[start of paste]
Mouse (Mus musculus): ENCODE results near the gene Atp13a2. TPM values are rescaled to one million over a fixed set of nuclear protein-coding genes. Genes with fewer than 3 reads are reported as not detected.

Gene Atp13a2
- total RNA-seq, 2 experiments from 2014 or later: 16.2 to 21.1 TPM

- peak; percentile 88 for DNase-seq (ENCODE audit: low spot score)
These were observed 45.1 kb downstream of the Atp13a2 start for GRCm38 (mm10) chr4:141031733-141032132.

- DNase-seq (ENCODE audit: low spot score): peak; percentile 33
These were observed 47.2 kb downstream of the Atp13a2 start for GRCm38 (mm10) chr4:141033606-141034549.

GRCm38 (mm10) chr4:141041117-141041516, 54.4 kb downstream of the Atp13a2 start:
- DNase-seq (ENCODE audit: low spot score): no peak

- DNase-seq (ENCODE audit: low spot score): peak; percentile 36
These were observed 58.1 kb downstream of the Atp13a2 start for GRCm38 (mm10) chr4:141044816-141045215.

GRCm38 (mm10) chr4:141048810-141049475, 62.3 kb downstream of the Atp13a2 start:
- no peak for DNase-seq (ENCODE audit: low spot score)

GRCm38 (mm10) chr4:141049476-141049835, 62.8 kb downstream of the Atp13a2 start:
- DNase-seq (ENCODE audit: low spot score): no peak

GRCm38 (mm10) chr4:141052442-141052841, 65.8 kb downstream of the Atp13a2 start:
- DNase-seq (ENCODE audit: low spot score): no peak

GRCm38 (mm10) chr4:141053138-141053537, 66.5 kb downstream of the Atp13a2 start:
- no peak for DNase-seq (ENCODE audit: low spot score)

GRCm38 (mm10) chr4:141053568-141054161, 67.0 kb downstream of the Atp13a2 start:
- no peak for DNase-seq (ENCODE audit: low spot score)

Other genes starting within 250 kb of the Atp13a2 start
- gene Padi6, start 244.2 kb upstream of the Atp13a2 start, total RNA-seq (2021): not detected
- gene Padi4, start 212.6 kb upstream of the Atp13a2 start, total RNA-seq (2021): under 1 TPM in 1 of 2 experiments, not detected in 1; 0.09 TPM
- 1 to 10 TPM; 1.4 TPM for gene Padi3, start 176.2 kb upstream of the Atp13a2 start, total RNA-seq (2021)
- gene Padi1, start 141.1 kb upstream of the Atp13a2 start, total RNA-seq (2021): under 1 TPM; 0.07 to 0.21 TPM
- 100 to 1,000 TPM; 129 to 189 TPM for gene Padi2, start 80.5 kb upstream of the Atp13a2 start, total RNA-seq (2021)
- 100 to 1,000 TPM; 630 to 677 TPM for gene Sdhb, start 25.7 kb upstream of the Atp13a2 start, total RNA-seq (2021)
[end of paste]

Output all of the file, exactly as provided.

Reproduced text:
Mouse (Mus musculus): ENCODE results near the gene Atp13a2. TPM values are rescaled to one million over a fixed set of nuclear protein-coding genes. Genes with fewer than 3 reads are reported as not detected.

Gene Atp13a2
- total RNA-seq, 2 experiments from 2014 or later: 16.2 to 21.1 TPM

- peak; percentile 88 for DNase-seq (ENCODE audit: low spot score)
These were observed 45.1 kb downstream of the Atp13a2 start for GRCm38 (mm10) chr4:141031733-141032132.

- DNase-seq (ENCODE audit: low spot score): peak; percentile 33
These were observed 47.2 kb downstream of the Atp13a2 start for GRCm38 (mm10) chr4:141033606-141034549.

GRCm38 (mm10) chr4:141041117-141041516, 54.4 kb downstream of the Atp13a2 start:
- DNase-seq (ENCODE audit: low spot score): no peak

- DNase-seq (ENCODE audit: low spot score): peak; percentile 36
These were observed 58.1 kb downstream of the Atp13a2 start for GRCm38 (mm10) chr4:141044816-141045215.

GRCm38 (mm10) chr4:141048810-141049475, 62.3 kb downstream of the Atp13a2 start:
- no peak for DNase-seq (ENCODE audit: low spot score)

GRCm38 (mm10) chr4:141049476-141049835, 62.8 kb downstream of the Atp13a2 start:
- DNase-seq (ENCODE audit: low spot score): no peak

GRCm38 (mm10) chr4:141052442-141052841, 65.8 kb downstream of the Atp13a2 start:
- DNase-seq (ENCODE audit: low spot score): no peak

GRCm38 (mm10) chr4:141053138-141053537, 66.5 kb downstream of the Atp13a2 start:
- no peak for DNase-seq (ENCODE audit: low spot score)

GRCm38 (mm10) chr4:141053568-141054161, 67.0 kb downstream of the Atp13a2 start:
- no peak for DNase-seq (ENCODE audit: low spot score)

Other genes starting within 250 kb of the Atp13a2 start
- gene Padi6, start 244.2 kb upstream of the Atp13a2 start, total RNA-seq (2021): not detected
- gene Padi4, start 212.6 kb upstream of the Atp13a2 start, total RNA-seq (2021): under 1 TPM in 1 of 2 experiments, not detected in 1; 0.09 TPM
- 1 to 10 TPM; 1.4 TPM for gene Padi3, start 176.2 kb upstream of the Atp13a2 start, total RNA-seq (2021)
- gene Padi1, start 141.1 kb upstream of the Atp13a2 start, total RNA-seq (2021): under 1 TPM; 0.07 to 0.21 TPM
- 100 to 1,000 TPM; 129 to 189 TPM for gene Padi2, start 80.5 kb upstream of the Atp13a2 start, total RNA-seq (2021)
- 100 to 1,000 TPM; 630 to 677 TPM for gene Sdhb, start 25.7 kb upstream of the Atp13a2 start, total RNA-seq (2021)